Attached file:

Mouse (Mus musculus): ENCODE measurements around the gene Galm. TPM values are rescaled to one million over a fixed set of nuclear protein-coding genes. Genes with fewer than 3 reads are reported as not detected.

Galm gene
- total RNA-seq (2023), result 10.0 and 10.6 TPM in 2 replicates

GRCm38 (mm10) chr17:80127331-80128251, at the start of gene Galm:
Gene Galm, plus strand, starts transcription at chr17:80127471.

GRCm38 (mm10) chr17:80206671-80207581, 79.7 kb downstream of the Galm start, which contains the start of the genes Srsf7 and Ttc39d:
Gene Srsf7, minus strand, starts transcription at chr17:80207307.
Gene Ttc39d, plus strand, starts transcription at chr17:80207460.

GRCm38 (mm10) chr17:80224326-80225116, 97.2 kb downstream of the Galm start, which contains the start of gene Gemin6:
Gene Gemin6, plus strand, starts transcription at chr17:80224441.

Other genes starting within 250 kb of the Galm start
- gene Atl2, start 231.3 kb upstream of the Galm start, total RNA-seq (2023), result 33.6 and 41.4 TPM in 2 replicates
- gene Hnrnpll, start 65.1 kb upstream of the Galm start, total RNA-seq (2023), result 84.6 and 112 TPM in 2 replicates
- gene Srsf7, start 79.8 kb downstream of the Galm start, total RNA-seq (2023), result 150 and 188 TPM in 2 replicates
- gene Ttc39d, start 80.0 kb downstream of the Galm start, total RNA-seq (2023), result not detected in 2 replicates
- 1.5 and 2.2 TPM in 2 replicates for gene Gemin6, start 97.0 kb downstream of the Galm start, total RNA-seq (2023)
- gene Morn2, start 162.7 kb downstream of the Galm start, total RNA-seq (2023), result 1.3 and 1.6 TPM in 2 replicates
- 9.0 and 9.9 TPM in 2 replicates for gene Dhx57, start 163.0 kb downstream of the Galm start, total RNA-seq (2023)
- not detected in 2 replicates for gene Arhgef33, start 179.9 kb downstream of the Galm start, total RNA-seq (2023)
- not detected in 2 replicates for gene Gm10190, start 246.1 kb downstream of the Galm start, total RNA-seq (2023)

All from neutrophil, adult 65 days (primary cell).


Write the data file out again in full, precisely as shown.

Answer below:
Mouse (Mus musculus): ENCODE measurements around the gene Galm. TPM values are rescaled to one million over a fixed set of nuclear protein-coding genes. Genes with fewer than 3 reads are reported as not detected.

Galm gene
- total RNA-seq (2023), result 10.0 and 10.6 TPM in 2 replicates

GRCm38 (mm10) chr17:80127331-80128251, at the start of gene Galm:
Gene Galm, plus strand, starts transcription at chr17:80127471.

GRCm38 (mm10) chr17:80206671-80207581, 79.7 kb downstream of the Galm start, which contains the start of the genes Srsf7 and Ttc39d:
Gene Srsf7, minus strand, starts transcription at chr17:80207307.
Gene Ttc39d, plus strand, starts transcription at chr17:80207460.

GRCm38 (mm10) chr17:80224326-80225116, 97.2 kb downstream of the Galm start, which contains the start of gene Gemin6:
Gene Gemin6, plus strand, starts transcription at chr17:80224441.

Other genes starting within 250 kb of the Galm start
- gene Atl2, start 231.3 kb upstream of the Galm start, total RNA-seq (2023), result 33.6 and 41.4 TPM in 2 replicates
- gene Hnrnpll, start 65.1 kb upstream of the Galm start, total RNA-seq (2023), result 84.6 and 112 TPM in 2 replicates
- gene Srsf7, start 79.8 kb downstream of the Galm start, total RNA-seq (2023), result 150 and 188 TPM in 2 replicates
- gene Ttc39d, start 80.0 kb downstream of the Galm start, total RNA-seq (2023), result not detected in 2 replicates
- 1.5 and 2.2 TPM in 2 replicates for gene Gemin6, start 97.0 kb downstream of the Galm start, total RNA-seq (2023)
- gene Morn2, start 162.7 kb downstream of the Galm start, total RNA-seq (2023), result 1.3 and 1.6 TPM in 2 replicates
- 9.0 and 9.9 TPM in 2 replicates for gene Dhx57, start 163.0 kb downstream of the Galm start, total RNA-seq (2023)
- not detected in 2 replicates for gene Arhgef33, start 179.9 kb downstream of the Galm start, total RNA-seq (2023)
- not detected in 2 replicates for gene Gm10190, start 246.1 kb downstream of the Galm start, total RNA-seq (2023)

All from neutrophil, adult 65 days (primary cell).